Malpractice in the Mediterranean

 

I would assume one of the first things they teach in medical school is the ability to identify specific symptoms in patients that indicate the existence of an underlying health problem or illness. A fever, for instance, signals an infection; shooting pains up your left arm may suggest you’re having a heart attack. Granted, I am not a medical doctor. In fact, I am not a doctor of any kind. But if I ever entered my physician’s office with either of these symptoms and she merely prescribed a pain reliever, I would turn and run the other direction. Hopefully toward someone who knew the basics of medicine and the human body.

Libya is sick. And on 23 April, the European Council effectively wrote a prescription for ibuprofen. The absolute horror currently taking place in the Mediterranean- human beings packed onto a rickety boats like sardines in a can, trapped behind locked doors, drowning slowly as their last hope for a future escapes along with the last bit of air in their lungs- is symptomatic of the utter hell plaguing the failed state. A hell, bear in mind, that the West had a heavy hand in creating after the UNSC invoked the Responsibility to Protect, paving the way for military intervention and the subsequent ousting of Muammar Gaddafi.

The absolute horror currently taking place in the Mediterranean is symptomatic of the utter hell plaguing the failed state. A hell, bear in mind, that the West had a heavy hand in creating.

General Gaddafi, like so many throughout history, was a brutal dictator. Countless Libyans were killed, tortured, and raped throughout his 40-year reign. Human Rights Watch reported 233 people killed in the seven days prior to the commencement of NATO airstrikes. Those sorts of numbers, claimed the international community, could not, and would not, be tolerated. So we acknowledged the awesome responsibility to protect those being persecuted by their own government, and thank whatever-god-you-praise that we did! How could we have lived with ourselves knowing that so many Libyans were dying en masse?

Oh. Wait…

The UN, and especially the permanent members of the Security Council, invoked the Responsibility to Protect that we so self-righteously bestowed upon ourselves while seeming to forget that responsibility doesn’t end once the bad guy goes away. This doctrine would be more aptly called the Responsibility to Protect, Contribute an Unthinkable Amount of Money, and Stay However Long It Takes to Build a Functioning, Stable State doctrine, but it just doesn’t have the same ring to it. Because if all of those things don’t happen, utter chaos and agony ensue. And now we see that same violence spilling across borders and spreading throughout the Middle East/North African region like a cancer. ISIL has seized the opportunity to take hold in Libya where lawlessness is the status quo and every street corner looks like a set from a post-apocalyptic Hollywood blockbuster. It was déjà vu all over again, doomed to repeat the failures in Libya that we made in Iraq when foreign intervention, a government overthrow, and an appalling lack of post-conflict reconstruction propelled the country into a downward spiral. Thus is our legacy of foreign intervention in the region.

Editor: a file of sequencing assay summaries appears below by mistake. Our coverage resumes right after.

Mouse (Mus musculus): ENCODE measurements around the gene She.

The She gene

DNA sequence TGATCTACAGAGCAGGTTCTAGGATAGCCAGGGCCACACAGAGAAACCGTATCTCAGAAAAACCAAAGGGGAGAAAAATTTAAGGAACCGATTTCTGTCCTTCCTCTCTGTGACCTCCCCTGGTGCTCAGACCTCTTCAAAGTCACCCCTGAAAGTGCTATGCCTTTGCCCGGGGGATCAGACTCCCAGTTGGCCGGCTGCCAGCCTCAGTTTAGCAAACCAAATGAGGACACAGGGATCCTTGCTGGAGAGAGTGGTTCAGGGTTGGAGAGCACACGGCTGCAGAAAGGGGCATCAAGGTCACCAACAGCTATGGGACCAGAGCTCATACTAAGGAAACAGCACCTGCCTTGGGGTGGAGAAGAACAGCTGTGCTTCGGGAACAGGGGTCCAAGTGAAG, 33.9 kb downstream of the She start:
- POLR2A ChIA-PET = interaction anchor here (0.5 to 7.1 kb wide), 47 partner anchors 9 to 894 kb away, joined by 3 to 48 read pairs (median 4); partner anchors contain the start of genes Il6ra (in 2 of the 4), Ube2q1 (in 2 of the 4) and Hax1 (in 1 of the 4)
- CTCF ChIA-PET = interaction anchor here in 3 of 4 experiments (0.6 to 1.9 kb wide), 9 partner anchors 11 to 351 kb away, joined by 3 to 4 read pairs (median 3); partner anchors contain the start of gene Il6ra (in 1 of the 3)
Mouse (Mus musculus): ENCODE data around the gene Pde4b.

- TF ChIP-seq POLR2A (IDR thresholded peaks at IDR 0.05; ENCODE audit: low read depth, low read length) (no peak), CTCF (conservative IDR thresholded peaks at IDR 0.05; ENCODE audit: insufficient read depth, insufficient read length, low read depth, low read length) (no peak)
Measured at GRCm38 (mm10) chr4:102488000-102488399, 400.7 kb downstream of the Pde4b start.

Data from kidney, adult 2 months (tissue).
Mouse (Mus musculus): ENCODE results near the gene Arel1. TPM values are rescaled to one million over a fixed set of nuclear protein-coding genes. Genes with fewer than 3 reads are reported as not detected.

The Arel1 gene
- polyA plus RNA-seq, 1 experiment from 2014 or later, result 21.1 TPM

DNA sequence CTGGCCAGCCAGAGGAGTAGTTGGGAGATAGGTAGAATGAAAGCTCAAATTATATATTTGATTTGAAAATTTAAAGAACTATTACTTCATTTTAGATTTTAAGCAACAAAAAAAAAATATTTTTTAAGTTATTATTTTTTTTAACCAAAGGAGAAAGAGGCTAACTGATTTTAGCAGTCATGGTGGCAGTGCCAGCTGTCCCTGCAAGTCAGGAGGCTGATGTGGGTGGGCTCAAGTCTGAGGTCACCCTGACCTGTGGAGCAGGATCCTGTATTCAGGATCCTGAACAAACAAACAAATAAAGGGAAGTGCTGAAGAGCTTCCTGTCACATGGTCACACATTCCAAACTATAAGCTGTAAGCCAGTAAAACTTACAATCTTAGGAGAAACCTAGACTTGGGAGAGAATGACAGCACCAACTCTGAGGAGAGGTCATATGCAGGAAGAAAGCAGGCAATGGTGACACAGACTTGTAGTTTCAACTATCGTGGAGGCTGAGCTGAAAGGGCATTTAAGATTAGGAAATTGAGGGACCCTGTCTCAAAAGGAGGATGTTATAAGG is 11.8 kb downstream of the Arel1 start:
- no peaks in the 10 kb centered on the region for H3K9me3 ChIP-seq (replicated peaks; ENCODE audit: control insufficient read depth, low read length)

We were doomed to repeat the failures in Libya that we made in Iraq when foreign intervention, a government overthrow, and an appalling lack of post-conflict reconstruction propelled the country into a downward spiral. Thus is our legacy of foreign intervention in the region.

Yet Europeans, (Americans as well if geography weren’t an issue) claim that they are the ones in crisis. At an emergency summit, the European Council (the heads of state and government of the European Union) released a plan to stand united in solidarity and fight illegal immigration which built upon a previous ten point plan by the Joint Foreign and Home Affairs Council (comprised of ministers) to deal with this “immigration debacle” head on. Among the points are: bolstering the Triton and Poseidon programs, targeting and destroying smugglers’ boats, “engaging” with Libya and its neighbors, deploying Immigration Liaison Officers (ILO) to third party countries for “intelligence gathering,” and implementing a rapid return of “irregular” migrants. French President François Hollande has vowed to pursue a UN resolution granting the EU authority to destroy traffickers’ vessels; in other words, our idea is to blow up old fishing boats so that dying Africans can’t step onboard and onto European shores. Does that sound like an effective policy worthy of the greatest peace project the world has ever known? In reality, it sounds more like a never-ending, twisted game of Whack-A-Mole.

The European Union has given a hawkish answer to a humanitarian question. NATO and the UN fell embarrassingly short of their responsibilities after the intervention in Libya (just as the US did in Iraq) and now it appears to be confusing who the real aggressor is. By tackling this issue through defending its borders, the European Union is treating the symptoms and ignoring the highly contagious disease that threatens the entire region. With this type of diagnosis, I think Libya and its neighbors need a a new doctor.

 

 

Meghan O'Farrell


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